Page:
Soumya J Niranjan, Chao-Hui S Huang, J Nicholas Dionne-Odom, Karina I Halilova, Maria Pisu, Patricia Drentea, Elizabeth A Kvale, Kerri S Bevis, Thomas W Butler, Edward E Partridge, Gabrielle B Rocque
CONTEXT: Respecting Choices is an evidence-based model of facilitating advance care planning (ACP) conversations between health-care professionals and patients. However, the effectiveness of whether lay patient navigators can successfully initiate Respecting Choices ACP conversations is unknown. As part of a large demonstration project (Patient Care Connect [PCC]), a cohort of lay patient navigators underwent Respecting Choices training and were tasked to initiate ACP conversations with Medicare beneficiaries diagnosed with cancer...
April 2018: Journal of Palliative Care
Jiaoli Cai, Denise N Guerriere, Hongzhong Zhao, Peter C Coyte
The main objective of this study was to examine whether and how the Palliative Performance Scale (PPS), a measure of a patient's function, was predictive of survival time for those in receipt of home-based palliative care. This was a prospective study, which included 194 cancer patients from November 17, 2013, to August 18, 2015. Data were collected from biweekly telephone interviews with caregivers. Kaplan-Meier survival curves were estimated to assess how survival time was correlated with initial PPS scores after admission to the home-based palliative care program...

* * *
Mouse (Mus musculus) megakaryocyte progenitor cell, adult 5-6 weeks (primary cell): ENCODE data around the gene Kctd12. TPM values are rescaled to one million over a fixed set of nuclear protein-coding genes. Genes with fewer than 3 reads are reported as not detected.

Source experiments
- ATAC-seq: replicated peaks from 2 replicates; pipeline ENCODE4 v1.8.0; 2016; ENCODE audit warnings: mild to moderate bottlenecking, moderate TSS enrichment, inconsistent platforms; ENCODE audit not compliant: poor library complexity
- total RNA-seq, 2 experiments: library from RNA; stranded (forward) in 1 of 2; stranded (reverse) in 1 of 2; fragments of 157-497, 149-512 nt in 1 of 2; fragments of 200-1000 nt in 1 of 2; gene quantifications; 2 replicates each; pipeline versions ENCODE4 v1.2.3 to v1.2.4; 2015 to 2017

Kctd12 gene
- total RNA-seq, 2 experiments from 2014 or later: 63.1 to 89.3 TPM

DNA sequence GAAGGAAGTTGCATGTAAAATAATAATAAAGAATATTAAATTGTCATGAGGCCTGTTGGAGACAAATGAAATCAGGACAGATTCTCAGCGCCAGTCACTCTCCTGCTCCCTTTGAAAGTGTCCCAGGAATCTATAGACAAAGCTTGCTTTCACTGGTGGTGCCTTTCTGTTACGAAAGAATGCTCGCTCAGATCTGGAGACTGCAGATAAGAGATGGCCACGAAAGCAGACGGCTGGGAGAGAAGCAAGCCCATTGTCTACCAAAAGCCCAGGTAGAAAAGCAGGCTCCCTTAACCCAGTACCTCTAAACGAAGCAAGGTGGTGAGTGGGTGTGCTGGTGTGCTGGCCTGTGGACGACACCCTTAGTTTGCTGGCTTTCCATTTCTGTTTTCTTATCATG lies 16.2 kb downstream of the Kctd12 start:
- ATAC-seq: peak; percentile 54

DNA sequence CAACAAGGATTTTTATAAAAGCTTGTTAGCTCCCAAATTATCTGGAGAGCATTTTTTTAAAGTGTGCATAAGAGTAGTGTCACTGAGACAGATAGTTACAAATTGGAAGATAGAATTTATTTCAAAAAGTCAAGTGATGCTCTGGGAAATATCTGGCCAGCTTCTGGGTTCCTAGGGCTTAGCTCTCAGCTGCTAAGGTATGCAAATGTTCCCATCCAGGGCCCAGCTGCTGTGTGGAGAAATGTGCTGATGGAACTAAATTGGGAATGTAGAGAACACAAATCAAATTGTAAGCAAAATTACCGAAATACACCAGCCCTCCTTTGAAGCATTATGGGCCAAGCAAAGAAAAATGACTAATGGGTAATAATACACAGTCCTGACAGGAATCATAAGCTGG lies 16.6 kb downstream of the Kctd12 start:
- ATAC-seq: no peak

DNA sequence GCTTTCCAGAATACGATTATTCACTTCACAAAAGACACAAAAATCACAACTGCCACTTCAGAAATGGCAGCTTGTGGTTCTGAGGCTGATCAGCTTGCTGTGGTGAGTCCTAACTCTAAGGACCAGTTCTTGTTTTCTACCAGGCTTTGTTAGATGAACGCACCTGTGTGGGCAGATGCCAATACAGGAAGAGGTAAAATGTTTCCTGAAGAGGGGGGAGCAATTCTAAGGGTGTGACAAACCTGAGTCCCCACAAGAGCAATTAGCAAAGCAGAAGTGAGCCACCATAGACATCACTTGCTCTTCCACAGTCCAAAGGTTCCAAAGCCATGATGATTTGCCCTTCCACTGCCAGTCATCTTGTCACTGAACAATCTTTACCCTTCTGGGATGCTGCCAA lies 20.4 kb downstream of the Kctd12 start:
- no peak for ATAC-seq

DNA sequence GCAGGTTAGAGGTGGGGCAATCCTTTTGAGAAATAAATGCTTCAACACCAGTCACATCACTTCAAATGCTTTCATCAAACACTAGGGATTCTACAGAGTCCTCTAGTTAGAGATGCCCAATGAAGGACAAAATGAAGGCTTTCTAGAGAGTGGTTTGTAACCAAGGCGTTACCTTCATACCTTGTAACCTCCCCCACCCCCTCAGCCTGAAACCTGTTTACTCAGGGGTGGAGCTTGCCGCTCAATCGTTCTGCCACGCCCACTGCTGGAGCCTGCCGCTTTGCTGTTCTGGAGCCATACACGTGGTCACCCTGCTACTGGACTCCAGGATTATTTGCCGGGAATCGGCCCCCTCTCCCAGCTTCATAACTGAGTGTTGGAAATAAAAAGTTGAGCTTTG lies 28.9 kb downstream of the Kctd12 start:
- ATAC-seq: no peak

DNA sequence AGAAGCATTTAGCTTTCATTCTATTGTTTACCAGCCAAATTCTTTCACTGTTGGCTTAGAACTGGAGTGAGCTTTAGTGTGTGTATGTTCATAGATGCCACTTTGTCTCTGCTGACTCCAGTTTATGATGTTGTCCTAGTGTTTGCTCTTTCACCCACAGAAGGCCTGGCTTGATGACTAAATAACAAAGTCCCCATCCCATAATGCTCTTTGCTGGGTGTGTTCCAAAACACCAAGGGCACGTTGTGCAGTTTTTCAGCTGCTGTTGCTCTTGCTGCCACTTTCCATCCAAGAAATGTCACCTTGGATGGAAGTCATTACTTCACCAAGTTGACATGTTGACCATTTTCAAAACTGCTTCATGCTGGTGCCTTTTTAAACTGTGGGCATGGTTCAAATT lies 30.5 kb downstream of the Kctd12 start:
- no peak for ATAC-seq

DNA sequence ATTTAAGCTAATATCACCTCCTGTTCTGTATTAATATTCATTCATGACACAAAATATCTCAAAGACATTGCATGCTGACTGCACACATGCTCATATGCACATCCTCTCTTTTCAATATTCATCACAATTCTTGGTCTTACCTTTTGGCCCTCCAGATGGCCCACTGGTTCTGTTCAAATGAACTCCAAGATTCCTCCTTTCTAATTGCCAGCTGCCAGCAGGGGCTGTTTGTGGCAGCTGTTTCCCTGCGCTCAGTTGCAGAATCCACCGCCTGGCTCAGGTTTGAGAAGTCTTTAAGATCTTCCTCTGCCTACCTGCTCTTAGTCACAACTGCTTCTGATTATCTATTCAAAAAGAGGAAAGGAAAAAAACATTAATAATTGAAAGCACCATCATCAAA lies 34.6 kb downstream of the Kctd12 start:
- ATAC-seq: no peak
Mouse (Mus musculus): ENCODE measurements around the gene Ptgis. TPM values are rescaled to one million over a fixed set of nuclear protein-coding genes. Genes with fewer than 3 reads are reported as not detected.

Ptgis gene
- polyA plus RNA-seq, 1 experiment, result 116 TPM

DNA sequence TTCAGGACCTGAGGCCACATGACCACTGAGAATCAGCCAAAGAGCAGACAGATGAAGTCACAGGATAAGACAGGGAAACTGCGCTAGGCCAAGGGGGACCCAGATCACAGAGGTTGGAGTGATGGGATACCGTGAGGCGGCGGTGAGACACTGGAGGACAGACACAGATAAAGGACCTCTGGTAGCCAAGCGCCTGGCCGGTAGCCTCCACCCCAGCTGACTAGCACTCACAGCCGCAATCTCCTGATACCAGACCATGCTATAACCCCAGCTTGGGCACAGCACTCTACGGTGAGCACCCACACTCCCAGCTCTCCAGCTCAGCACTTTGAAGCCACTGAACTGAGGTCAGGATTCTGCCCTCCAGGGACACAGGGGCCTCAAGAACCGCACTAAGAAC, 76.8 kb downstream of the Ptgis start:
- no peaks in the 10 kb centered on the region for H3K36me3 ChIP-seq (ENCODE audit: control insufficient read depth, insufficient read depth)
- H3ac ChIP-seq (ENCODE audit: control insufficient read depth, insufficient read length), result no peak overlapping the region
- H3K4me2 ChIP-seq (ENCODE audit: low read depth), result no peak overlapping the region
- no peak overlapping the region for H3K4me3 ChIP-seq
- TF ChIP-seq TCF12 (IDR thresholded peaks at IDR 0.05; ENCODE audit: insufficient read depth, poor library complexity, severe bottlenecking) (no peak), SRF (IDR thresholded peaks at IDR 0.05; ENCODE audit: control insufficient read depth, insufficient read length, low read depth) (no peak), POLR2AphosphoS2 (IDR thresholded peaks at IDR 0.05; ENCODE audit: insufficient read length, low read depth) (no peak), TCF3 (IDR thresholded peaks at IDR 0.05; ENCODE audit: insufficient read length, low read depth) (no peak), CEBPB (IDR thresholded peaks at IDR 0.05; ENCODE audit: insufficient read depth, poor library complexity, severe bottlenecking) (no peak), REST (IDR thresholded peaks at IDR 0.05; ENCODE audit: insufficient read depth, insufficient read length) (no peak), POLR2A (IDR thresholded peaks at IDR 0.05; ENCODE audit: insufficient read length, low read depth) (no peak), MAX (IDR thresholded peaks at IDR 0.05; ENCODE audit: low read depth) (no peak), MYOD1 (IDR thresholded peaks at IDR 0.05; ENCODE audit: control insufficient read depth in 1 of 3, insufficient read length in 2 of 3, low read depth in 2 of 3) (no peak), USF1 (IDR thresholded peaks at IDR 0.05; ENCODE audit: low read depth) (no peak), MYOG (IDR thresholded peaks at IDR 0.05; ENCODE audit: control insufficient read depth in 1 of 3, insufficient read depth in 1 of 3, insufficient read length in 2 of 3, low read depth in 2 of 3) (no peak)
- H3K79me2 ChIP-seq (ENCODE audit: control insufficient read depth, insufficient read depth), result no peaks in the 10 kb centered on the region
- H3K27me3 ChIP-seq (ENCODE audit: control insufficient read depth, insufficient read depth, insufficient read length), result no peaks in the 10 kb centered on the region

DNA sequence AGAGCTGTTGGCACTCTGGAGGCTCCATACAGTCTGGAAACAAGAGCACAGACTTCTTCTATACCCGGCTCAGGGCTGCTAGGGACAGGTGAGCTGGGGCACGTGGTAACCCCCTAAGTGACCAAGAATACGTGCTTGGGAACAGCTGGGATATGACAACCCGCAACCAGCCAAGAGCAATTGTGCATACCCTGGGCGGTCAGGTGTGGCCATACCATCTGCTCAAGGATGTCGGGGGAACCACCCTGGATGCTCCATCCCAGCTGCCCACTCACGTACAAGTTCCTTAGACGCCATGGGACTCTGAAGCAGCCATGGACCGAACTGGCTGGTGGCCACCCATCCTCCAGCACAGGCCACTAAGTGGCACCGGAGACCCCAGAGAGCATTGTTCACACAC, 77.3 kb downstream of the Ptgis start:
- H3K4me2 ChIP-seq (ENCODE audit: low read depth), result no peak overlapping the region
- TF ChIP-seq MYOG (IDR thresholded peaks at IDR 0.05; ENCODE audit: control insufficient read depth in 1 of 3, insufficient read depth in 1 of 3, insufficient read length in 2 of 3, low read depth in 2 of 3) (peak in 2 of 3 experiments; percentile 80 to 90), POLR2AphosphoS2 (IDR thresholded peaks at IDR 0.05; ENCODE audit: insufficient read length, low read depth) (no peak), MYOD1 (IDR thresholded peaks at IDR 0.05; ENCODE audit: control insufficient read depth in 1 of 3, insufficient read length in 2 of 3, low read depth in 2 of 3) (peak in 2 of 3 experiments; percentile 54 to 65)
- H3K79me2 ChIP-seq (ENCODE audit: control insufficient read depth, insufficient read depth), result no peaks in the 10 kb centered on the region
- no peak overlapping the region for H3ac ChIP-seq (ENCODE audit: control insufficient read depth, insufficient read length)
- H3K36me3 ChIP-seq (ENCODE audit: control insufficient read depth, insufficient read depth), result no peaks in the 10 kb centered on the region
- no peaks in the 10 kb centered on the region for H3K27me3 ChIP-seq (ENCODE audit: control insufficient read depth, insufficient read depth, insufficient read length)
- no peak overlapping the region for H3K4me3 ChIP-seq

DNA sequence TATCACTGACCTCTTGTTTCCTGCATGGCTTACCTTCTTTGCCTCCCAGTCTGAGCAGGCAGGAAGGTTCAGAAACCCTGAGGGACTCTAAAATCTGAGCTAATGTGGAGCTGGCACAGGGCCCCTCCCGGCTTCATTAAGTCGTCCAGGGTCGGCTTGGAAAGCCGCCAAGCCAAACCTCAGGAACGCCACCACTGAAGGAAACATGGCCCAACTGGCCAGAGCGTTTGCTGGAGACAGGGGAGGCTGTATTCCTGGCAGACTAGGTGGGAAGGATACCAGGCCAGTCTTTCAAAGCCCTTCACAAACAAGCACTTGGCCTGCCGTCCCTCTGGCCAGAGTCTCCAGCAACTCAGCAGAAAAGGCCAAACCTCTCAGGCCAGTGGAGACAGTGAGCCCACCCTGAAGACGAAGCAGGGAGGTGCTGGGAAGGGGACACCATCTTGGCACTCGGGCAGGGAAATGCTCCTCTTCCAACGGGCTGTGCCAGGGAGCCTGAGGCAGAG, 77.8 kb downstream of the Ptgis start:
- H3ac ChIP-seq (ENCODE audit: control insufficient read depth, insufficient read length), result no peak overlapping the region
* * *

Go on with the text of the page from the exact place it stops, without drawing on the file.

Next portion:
April 2018: Journal of Palliative Care
Xavier Gómez-Batiste, Carles Blay, Marc Antoni Broggi, Cristina Lasmarias, Laura Vila, Jordi Amblàs, Joan Espaulella, Xavier Costa, Marisa Martínez-Muñoz, Bernabé Robles, Salvador Quintana, Joan Bertran, Francesc Torralba, Carmen Benito, Nuria Terribas, Josep Maria Busquets, Carles Constante
Palliative care must be early applied to all types of advanced chronic and life limited prognosis patients, present in all health and social services. Patients' early identification and registry allows introducing palliative care gradually concomitant with other measures. Patients undergo a systematic and integrated care process, meant to improve their life quality, which includes multidimensional assessment of their needs, recognition of their values and preferences for advance care planning purposes, treatments review, family care, and case management...